MAKER: Daniel Seagle’s family were early settlers in Lincoln County, North Carolina, arriving from Pennsylvania in the late eighteenth-century. Daniel Seagle (1805-1867) made both lead-glazed earthenware and alkaline-glazed stoneware, although very few of his earthenware pieces have survived. He likely trained under his father, Adam, who would have made lead-glazed earthenware. The kiln of Daniel Seagle was excavated in the winter of 1987-1988 by archaelogist Linda Carnes-McNaughton. The evidence from the kiln excavation gives a glimpse into the technical world of Seagle’s pottery making, as well as reveals the large cross-draft, or “groundhog,” kiln that Seagle used to fire his pottery.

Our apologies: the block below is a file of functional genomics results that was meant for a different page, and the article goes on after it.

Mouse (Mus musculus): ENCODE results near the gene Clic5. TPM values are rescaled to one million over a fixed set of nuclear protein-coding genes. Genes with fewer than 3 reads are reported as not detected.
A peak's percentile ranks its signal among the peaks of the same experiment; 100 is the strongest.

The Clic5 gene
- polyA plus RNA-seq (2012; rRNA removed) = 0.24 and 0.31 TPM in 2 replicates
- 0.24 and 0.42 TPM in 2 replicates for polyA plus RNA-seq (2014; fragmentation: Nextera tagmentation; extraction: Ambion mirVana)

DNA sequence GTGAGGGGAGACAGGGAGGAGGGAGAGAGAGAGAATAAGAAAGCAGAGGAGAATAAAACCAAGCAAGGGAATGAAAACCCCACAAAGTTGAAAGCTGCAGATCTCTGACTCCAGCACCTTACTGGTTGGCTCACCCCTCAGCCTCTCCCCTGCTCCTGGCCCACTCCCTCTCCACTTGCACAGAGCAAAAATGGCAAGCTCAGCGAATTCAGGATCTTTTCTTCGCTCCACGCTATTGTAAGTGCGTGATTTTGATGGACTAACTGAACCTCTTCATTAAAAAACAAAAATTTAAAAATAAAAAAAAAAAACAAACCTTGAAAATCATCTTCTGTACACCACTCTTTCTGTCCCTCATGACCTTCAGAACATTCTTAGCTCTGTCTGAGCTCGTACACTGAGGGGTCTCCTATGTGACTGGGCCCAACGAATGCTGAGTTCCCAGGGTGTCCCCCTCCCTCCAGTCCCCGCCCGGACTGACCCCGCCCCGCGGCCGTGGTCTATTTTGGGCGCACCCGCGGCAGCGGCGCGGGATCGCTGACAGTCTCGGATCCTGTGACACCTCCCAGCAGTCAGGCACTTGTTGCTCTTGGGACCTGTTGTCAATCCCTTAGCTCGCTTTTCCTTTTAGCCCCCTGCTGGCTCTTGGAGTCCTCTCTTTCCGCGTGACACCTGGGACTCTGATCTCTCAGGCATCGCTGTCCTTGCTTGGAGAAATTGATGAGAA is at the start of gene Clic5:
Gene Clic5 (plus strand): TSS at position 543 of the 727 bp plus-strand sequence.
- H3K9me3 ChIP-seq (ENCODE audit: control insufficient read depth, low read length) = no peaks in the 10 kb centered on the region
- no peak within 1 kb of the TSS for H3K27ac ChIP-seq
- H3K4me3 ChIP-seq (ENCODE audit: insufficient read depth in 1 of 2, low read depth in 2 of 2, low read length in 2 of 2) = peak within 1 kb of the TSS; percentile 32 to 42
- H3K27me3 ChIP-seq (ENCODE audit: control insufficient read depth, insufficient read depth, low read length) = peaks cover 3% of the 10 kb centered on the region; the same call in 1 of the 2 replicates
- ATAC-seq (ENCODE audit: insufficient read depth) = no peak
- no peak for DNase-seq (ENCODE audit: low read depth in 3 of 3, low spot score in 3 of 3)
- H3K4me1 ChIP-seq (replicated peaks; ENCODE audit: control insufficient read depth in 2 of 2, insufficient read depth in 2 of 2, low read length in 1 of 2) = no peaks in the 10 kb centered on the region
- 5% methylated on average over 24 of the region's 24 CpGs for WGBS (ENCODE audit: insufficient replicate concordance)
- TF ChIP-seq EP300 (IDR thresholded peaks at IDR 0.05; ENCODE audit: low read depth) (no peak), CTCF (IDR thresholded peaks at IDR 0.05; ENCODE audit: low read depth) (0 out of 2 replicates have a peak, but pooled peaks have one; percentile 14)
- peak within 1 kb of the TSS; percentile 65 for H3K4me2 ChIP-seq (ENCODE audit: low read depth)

Harpe, Jason and Brian Dedmond.”Valley Ablaze: Pottery Tradition in the Catawba Valley.” Conover, NC: Goosepen Studio & Press, 2012.
Nash, John. “”Daniel Seagle and James F. Seagle.” In POTTERS OF THE CATAWBA VALLEY, edited by Daisy Wade Bridges, vol IV of Journal of Studies: Ceramic Circle of Charlotte, 16. Charlotte, NC: Mint Museum, 1980.